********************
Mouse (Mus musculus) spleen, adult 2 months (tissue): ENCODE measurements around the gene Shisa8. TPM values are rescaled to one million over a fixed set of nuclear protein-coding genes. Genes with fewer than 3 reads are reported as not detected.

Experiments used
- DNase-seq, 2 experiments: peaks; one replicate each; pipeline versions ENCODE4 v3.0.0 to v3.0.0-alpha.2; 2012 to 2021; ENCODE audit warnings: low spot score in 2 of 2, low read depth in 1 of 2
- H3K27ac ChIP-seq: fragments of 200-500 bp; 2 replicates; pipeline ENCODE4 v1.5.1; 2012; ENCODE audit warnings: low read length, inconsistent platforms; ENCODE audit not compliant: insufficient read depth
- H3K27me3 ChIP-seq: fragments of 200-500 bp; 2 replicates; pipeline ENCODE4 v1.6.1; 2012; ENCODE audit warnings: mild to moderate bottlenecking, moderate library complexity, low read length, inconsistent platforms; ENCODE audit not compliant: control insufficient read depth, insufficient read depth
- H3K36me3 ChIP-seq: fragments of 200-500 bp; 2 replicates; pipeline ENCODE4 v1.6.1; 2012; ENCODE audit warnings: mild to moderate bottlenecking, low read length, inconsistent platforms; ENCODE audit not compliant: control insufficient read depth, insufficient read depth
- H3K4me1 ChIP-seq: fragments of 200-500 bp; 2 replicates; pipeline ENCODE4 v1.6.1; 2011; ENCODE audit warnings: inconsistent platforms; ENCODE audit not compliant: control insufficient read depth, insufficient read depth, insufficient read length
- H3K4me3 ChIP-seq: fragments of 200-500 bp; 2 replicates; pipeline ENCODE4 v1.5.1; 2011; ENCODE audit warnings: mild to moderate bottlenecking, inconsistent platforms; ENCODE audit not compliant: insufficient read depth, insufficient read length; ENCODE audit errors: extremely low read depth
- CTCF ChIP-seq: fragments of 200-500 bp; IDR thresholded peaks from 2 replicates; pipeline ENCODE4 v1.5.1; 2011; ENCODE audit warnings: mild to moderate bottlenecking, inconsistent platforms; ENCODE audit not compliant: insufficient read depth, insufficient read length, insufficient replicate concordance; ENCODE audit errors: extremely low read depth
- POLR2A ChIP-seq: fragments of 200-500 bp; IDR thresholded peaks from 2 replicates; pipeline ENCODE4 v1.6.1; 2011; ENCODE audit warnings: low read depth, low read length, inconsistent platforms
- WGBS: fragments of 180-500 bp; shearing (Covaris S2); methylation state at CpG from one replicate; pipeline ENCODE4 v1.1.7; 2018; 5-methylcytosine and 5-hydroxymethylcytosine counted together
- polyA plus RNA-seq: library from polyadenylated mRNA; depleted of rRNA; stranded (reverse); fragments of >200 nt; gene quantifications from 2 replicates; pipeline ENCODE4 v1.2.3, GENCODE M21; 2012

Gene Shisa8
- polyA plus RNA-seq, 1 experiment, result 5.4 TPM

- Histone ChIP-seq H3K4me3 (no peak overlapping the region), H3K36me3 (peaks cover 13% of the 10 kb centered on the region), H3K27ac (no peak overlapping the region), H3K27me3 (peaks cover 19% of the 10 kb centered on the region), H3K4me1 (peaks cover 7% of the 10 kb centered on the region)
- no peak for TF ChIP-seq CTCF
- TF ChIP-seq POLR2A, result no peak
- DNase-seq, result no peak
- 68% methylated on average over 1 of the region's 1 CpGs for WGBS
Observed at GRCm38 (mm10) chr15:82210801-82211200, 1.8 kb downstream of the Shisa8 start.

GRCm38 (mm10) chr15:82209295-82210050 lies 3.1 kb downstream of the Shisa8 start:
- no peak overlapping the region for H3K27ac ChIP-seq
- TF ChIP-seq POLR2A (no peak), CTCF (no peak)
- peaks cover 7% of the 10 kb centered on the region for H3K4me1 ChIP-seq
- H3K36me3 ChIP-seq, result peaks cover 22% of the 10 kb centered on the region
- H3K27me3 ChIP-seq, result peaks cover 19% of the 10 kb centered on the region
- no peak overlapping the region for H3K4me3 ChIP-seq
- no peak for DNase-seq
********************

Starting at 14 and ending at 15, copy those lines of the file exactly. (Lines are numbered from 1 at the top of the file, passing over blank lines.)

- polyA plus RNA-seq, 1 experiment, result 5.4 TPM

- Histone ChIP-seq H3K4me3 (no peak overlapping the region), H3K36me3 (peaks cover 13% of the 10 kb centered on the region), H3K27ac (no peak overlapping the region), H3K27me3 (peaks cover 19% of the 10 kb centered on the region), H3K4me1 (peaks cover 7% of the 10 kb centered on the region)